7. Duncan Scott, Great Britain

SCOTT Duncan LON London Roar (LON) ISL International Swimming League 2021 Match 8 day 1 Piscina Felice Scandone Napoli, Naples Photo Giorgio Scala / Deepbluemedia / Insidefoto

Duncan Scott — Photo Courtesy: Giorgio Scala / Deepbluemedia / Insidefoto

Duncan Scott has never earned an individual gold medal at either the Olympics or World Championships, but the 25-year-old from Glasgow, Scotland, is on the verge. In Tokyo, he was the silver medalist in the 200 freestyle in 1:44.26, just four hundredths behind British teammate Tom Dean, and then he picked up another silver in the 200 IM (1:55.26). In between, he split 1:43.45 on the anchor leg of Great Britain’s 800 freestyle relay to pull away for a gold medal. This year, Scott will be among the favorites in three individual events at Worlds, with the 400 IM a new addition to his lineup. He currently ranks second in the world in the longer medley (4:09.18), and he sits first in the 200 IM (1:56.08) and fourth in the 200 free (1:45.44). Rather than his abilities in any one event, it’s his consistent excellence that moves him up this list. Scott was recently diagnosed with COVID-19, but if he can recover in time for Budapest, could end up with a big medal haul.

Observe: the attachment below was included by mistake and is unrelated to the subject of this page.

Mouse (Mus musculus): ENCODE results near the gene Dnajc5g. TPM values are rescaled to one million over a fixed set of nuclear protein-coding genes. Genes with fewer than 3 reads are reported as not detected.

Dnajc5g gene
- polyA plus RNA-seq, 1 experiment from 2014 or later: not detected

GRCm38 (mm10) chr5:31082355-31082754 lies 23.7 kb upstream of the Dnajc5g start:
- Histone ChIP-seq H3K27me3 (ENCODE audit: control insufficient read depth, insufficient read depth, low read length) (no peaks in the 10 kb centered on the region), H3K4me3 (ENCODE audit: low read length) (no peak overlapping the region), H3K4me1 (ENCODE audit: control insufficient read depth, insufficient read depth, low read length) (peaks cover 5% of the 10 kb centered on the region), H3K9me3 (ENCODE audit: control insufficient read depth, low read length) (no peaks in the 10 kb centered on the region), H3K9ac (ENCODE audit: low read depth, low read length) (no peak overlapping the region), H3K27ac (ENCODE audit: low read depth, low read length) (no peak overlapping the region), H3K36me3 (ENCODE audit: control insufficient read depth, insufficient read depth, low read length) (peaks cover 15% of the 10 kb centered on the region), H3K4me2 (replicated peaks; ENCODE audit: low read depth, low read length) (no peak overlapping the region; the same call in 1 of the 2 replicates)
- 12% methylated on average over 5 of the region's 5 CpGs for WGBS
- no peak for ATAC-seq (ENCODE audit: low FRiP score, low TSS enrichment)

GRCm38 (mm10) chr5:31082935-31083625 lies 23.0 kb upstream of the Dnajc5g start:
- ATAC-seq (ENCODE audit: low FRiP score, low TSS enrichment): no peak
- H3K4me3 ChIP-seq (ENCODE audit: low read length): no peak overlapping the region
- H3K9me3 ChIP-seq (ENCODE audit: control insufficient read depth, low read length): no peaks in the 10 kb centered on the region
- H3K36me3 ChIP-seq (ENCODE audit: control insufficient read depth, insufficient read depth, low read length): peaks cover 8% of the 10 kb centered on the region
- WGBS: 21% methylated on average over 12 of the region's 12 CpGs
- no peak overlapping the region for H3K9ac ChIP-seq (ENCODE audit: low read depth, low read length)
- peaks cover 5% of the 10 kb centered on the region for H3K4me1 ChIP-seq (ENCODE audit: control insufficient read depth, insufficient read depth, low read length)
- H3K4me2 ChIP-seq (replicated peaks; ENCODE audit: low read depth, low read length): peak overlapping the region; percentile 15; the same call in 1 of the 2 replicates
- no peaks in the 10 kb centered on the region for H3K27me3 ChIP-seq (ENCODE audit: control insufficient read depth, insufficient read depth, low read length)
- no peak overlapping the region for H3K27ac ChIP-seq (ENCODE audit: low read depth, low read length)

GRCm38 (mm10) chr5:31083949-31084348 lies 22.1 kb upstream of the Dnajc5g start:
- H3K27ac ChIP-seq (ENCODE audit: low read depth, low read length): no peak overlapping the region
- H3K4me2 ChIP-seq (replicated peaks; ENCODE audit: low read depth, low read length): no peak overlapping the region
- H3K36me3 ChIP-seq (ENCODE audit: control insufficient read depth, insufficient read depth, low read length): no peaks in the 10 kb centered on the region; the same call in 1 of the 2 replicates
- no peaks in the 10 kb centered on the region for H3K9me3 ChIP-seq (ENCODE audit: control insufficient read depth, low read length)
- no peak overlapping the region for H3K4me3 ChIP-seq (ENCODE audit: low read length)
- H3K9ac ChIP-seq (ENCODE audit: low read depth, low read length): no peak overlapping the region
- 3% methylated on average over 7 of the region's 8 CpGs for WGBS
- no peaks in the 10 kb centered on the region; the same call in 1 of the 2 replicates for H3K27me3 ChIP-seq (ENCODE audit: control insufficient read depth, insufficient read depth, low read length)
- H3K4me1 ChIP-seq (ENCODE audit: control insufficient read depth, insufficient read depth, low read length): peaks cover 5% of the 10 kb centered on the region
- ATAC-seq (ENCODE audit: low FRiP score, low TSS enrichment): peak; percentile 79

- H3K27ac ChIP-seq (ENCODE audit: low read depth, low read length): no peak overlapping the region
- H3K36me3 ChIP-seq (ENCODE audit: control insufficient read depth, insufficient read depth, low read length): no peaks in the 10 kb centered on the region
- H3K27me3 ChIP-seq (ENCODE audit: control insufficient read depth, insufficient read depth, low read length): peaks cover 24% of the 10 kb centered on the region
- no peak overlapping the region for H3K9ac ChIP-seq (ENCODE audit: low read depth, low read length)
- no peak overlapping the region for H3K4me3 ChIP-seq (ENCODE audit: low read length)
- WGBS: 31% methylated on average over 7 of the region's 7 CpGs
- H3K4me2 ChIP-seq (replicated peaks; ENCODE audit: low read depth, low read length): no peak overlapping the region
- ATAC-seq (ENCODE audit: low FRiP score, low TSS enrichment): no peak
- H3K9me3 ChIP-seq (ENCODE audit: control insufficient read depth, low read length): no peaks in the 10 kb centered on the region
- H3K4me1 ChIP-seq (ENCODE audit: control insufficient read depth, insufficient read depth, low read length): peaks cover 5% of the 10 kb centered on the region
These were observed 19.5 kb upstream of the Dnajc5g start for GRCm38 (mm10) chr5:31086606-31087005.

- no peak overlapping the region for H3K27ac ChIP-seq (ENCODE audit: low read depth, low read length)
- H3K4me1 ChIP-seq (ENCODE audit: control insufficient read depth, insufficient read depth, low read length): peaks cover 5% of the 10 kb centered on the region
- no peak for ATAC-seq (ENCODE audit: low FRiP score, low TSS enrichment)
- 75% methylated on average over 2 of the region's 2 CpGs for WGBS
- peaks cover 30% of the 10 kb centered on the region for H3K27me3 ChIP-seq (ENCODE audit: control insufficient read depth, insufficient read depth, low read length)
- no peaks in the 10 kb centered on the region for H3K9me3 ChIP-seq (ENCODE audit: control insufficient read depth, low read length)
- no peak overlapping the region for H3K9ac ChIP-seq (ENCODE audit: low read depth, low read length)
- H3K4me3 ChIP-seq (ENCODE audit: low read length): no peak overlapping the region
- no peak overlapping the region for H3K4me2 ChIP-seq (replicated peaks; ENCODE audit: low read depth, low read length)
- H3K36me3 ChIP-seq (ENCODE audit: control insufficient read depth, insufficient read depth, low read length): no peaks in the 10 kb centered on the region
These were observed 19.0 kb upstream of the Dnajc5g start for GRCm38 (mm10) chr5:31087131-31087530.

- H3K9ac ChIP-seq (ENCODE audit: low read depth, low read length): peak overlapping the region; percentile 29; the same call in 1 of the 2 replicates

8. Arno Kamminga, Netherlands

short course world championships KAMMINGA Arno NED 100m Breaststroke Men Heats Abu Dhabi - United Arab Emirates 16/12/2021 Etihad Arena FINA World Swimming Championships (25m) Photo Andrea Staccioli / Deepbluemedia / Insidefoto

Adam Peaty — Photo Courtesy: Andrea Staccioli / Deepbluemedia / Insidefoto

With Adam Peaty set to miss Worlds, the favorite to succeed him as 100 breaststroke world champion is Dutchman Arno Kamminga, the silver medalist in the event at the Tokyo Olympics. Kamminga is the only man aside from Peaty to ever swim under 58, and while Peaty owns 21 of the 25 fastest efforts in history, Kamminga holds the other four. In addition to his 100-meter success, Kamminga was the leader in the 200 breast final in Tokyo for the first 150 meters, and he ended up with another silver medal behind Zac Stubblety-Cook. Unfortunately for Kamminga, there is no 150-meter breaststroke. His world rankings so far this year are third in the 100 breast and fifth in the 200 breast.

9. Kyle Chalmers, Australia

CHALMERS Kyle LON London Roar (LON) ISL International Swimming League 2021 Match 8 day 1 Piscina Felice Scandone Napoli, Naples Photo Giorgio Scala / Deepbluemedia / Insidefoto